31 Oct 2017
Self-employed workers in the UK risk losing more than £300billion a year due to a lack of financial protection, it has emerged.
New research from Scottish Widows found that 93% of the country’s self-employed workforce have no critical-illness cover, leaving them open to financial ruin if forced to take long-term sick leave.
This is despite business owners spending an average of £9,700 and more than six months of their lives setting up their ventures.
One in seven UK workers are now self-employed - meaning that around 4.4million of them have no protection in place if they were unable to work due to serious illness.
Taking extended sick leave would cost the self-employed an average of £67,550 each per year - totalling more than £300billion annually.
However, four in 10 uninsured, self-employed workers insist they don’t need critical illness insurance or don’t see it as a financial priority.
This is despite three-quarters of business owners or partners having no employees and no-one to cover for them should they fall ill and be unable to work themselves.
Those who have their own business are putting their operations at risk in other ways too, with half admitting that they don’t insure the equipment which is crucial to running their venture, such as laptops and tools, and 70% of the self-employed in general saying that they don’t have life insurance in place to protect their dependents if the worst should happen.
Scottish Widows says self-employed workers who forego insurance are also failing to 'self-insure' adequately through other means. Almost half of them have no other personal contingency plan in place, such as back-up savings, should they fall ill.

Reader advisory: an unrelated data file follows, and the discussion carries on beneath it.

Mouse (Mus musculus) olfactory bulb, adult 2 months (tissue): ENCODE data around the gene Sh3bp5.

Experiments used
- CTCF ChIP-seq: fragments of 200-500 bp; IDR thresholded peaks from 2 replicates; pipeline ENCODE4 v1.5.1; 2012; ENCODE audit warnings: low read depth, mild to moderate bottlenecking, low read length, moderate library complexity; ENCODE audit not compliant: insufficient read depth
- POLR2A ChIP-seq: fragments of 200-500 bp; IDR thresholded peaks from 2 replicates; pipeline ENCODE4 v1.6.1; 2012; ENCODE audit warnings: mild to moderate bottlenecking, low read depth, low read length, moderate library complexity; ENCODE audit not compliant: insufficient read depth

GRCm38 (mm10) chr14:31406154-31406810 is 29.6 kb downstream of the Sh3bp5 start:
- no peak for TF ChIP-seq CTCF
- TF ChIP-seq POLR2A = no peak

More than a fifth of the self-employed also have a mortgage to pay.
The average self-employed worker only has enough personal savings to last an average of 9.2 months if they were unable to work. Scottish Widows says this is particularly worrying when you consider that a third have dependent children and nearly half say their household relies on their income alone.
And with their average monthly spend on running the household (including mortgage, bills and food) totalling £1,057, those savings could be put under intense strain very quickly with no other safety net in place.
Almost two-thirds of self-employed workers say they have no other source of income outside of their business, and a third admit that, if they were unable to work due to illness, they would have no other resources or income to rely on.
Jackie Leiper, protection director at Scottish Widows, said: “Self-employed workers put immeasurable amounts of time and money into getting their businesses off the ground, but our research reveals that they’re failing to protect their greatest asset - themselves.
"This is particularly concerning when you consider that this workforce has a more limited range of working-age welfare benefits."
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